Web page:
Job Quest: The Final Chapter

If you've read this blog before (a statistical improbability), you might remember a somewhat pessimistic post a couple weeks ago:

Job Quest

As I write this, it's been a little over four months since I started spending significant amounts of time looking for a new job. For a while there, I felt pretty hopeless. I had applied to jobs in at least 40 of the 50 states and a handful of overseas jobs. I applied to companies ranging from 5-man start-ups to global industry leaders who nearly every person in a technologically developed nation has heard of. I even low-balled my starting salaries with a few companies hoping to, at least, get a call back rather than absolutely no follow-up contact. Even getting rejection letters would have been better feedback with which to refine my process than feeling like my application disappeared into a black hole.

So here I am, thankfully, on the other side of the job application process. Here's a seriously odd chain of events, that I think is noteworthy. If nothing else, I'd like to remember this time of my life as one of those defining moments in a person's existence...

After not hearing back from any job application in months, my best friend since elementary school, who makes a nice living as a technician working with automated HVAC systems, tells me there's a job opening up at his company. I'm a pretty handy guy around the house, and if something is electrical or computerized, I'm pretty much going to know exactly how to fix it... eventually.

The interesting twist here is that I had already applied to a few jobs with this company. They employ a good number of engineers, and I had applied to a handful of jobs at their corporate headquarters. So, I figure I'll talk to their recruiters concerning the local job, and just drop a lot of hints about really wanting one of the engineering positions.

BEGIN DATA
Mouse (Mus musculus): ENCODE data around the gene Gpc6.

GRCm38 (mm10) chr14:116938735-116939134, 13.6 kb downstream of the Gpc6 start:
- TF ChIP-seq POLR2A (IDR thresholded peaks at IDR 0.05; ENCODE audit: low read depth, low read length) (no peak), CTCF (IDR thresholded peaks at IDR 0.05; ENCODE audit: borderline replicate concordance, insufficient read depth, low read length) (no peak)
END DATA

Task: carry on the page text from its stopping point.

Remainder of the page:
I blow through the interview process and receive a rather attractive offer to do automation controls service work--in my home town, even. It was a good-sized raise over my current salary with better benefits. But, it was pretty obvious that the management in this part of the company doesn't have any pull (or necessarily interact) with the engineering managers. My chance of eventually landing an engineering position felt pretty slim.

Early in that application/interview process, I received a call out of the clear blue sky from a recruiter in Minneapolis. Let me start by saying this guy isn't just any recruiter. He's like a Jedi Master of IT recruiting. [David, if you--for whatever reason--happen to be reading this approve of my message, let me know, and I'll post your contact information and refer you to anyone who could possibly need your services now and in the future.]

The recruiter talked up a very cool-sounding web developer job on the other side of a 5-hour drive. The company was growing, and they didn't like to outsource development when they could help it. But, it was a web development job. And, I wasn't crazy about where the job was (the flat, crappy part of my home state).